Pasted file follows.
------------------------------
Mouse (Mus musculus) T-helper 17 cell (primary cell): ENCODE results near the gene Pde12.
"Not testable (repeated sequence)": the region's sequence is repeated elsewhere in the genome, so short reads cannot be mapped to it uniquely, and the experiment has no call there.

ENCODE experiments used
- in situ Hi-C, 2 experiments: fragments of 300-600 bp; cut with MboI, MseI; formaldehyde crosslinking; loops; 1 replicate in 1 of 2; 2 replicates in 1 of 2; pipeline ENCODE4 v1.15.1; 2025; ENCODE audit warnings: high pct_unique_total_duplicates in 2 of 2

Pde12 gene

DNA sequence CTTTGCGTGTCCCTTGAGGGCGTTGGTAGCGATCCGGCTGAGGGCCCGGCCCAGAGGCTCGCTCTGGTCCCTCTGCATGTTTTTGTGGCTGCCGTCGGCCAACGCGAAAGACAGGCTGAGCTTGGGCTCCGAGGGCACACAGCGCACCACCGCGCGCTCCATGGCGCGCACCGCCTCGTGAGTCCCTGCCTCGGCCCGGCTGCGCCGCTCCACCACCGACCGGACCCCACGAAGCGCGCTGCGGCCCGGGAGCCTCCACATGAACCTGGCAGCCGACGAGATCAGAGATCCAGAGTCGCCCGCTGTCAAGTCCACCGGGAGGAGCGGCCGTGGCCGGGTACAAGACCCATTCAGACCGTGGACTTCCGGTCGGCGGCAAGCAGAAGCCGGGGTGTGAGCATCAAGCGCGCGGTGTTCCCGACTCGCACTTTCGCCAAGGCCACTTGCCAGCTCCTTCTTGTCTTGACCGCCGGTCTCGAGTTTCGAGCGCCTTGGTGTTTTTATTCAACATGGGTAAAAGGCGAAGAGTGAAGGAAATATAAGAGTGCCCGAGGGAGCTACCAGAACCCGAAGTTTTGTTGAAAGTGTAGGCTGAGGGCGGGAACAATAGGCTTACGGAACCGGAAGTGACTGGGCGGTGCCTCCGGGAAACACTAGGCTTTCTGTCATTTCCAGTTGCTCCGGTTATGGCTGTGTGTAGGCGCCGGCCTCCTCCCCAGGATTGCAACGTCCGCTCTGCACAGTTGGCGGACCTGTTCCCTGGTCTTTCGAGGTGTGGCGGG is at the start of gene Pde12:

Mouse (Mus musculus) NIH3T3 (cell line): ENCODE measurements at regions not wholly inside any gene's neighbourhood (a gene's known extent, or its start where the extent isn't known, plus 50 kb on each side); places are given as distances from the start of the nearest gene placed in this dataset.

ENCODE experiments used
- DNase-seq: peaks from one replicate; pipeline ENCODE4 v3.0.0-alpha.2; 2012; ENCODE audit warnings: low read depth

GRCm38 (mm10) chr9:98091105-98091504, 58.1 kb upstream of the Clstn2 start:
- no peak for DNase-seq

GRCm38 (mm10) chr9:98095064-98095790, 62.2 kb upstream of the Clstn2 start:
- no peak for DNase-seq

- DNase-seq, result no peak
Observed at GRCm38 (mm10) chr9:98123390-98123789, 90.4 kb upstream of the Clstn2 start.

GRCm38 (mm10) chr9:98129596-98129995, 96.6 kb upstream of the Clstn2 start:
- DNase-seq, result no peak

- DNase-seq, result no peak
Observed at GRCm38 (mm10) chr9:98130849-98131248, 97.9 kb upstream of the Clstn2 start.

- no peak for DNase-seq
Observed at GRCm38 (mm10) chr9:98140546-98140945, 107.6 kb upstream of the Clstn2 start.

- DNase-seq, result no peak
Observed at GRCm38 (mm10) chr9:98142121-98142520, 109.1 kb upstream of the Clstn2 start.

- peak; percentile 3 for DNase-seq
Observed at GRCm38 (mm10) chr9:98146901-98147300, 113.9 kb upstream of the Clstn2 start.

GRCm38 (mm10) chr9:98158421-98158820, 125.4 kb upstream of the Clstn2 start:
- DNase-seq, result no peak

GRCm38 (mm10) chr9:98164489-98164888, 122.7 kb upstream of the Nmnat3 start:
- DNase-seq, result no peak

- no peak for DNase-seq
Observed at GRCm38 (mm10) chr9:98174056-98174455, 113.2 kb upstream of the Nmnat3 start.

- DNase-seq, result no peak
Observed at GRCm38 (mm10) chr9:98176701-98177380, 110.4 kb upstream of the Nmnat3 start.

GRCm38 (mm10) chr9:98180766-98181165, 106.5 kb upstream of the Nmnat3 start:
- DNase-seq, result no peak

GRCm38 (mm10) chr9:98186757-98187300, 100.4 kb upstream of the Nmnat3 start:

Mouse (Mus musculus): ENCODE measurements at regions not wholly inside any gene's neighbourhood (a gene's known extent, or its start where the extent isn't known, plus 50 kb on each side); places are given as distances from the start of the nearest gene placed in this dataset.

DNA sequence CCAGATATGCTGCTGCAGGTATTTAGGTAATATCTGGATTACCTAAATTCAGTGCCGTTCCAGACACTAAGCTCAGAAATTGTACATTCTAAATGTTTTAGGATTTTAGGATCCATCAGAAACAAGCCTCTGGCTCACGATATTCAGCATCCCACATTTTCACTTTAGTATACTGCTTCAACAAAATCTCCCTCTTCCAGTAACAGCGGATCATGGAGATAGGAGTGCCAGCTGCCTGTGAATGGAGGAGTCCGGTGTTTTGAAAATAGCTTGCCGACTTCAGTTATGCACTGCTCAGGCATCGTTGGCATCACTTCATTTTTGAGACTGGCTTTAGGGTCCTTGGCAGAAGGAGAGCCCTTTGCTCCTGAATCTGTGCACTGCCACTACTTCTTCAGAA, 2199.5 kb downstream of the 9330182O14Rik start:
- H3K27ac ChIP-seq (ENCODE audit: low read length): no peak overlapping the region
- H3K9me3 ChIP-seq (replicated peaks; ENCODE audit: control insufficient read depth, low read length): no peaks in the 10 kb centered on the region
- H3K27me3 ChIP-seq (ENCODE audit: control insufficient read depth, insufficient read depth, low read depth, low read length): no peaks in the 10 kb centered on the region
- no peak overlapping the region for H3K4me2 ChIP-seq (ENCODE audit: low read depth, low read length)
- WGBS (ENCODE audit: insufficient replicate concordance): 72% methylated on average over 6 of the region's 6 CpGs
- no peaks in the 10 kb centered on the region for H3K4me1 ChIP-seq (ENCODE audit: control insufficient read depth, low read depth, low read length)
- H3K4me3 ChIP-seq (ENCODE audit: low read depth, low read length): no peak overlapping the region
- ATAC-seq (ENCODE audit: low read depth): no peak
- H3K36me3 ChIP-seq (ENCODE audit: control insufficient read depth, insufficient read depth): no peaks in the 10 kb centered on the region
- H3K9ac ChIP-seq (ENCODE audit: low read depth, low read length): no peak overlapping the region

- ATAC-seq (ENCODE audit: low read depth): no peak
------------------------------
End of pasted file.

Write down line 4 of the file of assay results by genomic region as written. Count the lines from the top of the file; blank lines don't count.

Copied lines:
- in situ Hi-C, 2 experiments: fragments of 300-600 bp; cut with MboI, MseI; formaldehyde crosslinking; loops; 1 replicate in 1 of 2; 2 replicates in 1 of 2; pipeline ENCODE4 v1.15.1; 2025; ENCODE audit warnings: high pct_unique_total_duplicates in 2 of 2